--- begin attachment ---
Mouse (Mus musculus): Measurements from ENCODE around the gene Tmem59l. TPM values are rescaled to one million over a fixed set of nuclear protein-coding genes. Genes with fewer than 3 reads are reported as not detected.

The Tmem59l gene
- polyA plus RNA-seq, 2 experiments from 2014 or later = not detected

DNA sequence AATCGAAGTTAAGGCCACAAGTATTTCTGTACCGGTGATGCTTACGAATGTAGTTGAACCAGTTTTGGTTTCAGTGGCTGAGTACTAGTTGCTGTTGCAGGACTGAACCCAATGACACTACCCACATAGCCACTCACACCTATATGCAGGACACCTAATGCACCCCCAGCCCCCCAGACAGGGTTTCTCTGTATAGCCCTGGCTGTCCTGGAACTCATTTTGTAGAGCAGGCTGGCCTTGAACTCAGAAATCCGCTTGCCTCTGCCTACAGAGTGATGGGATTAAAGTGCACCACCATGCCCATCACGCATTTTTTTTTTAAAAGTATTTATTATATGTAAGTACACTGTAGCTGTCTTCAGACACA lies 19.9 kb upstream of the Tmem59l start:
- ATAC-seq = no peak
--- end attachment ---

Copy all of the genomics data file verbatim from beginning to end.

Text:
Mouse (Mus musculus): Measurements from ENCODE around the gene Tmem59l. TPM values are rescaled to one million over a fixed set of nuclear protein-coding genes. Genes with fewer than 3 reads are reported as not detected.

The Tmem59l gene
- polyA plus RNA-seq, 2 experiments from 2014 or later = not detected

DNA sequence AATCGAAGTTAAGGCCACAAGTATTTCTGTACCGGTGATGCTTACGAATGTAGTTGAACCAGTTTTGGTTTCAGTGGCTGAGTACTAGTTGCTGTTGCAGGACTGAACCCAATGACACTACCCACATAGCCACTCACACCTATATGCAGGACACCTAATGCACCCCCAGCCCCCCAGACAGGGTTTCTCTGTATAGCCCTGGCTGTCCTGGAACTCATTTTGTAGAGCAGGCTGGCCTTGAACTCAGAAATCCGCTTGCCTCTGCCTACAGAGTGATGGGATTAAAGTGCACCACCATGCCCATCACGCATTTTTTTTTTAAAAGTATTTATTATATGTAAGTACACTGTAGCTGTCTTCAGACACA lies 19.9 kb upstream of the Tmem59l start:
- ATAC-seq = no peak